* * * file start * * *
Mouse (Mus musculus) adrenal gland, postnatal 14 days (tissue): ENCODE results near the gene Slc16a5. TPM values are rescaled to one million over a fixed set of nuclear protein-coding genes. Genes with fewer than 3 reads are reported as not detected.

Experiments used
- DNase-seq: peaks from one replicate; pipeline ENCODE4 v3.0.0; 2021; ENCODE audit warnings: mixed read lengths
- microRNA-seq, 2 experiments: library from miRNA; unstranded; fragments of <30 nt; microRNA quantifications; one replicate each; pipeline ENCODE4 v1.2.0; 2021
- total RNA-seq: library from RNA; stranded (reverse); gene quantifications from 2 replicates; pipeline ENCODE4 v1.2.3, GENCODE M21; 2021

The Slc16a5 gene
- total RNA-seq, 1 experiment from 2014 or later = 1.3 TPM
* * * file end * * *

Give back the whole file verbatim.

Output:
Mouse (Mus musculus) adrenal gland, postnatal 14 days (tissue): ENCODE results near the gene Slc16a5. TPM values are rescaled to one million over a fixed set of nuclear protein-coding genes. Genes with fewer than 3 reads are reported as not detected.

Experiments used
- DNase-seq: peaks from one replicate; pipeline ENCODE4 v3.0.0; 2021; ENCODE audit warnings: mixed read lengths
- microRNA-seq, 2 experiments: library from miRNA; unstranded; fragments of <30 nt; microRNA quantifications; one replicate each; pipeline ENCODE4 v1.2.0; 2021
- total RNA-seq: library from RNA; stranded (reverse); gene quantifications from 2 replicates; pipeline ENCODE4 v1.2.3, GENCODE M21; 2021

The Slc16a5 gene
- total RNA-seq, 1 experiment from 2014 or later = 1.3 TPM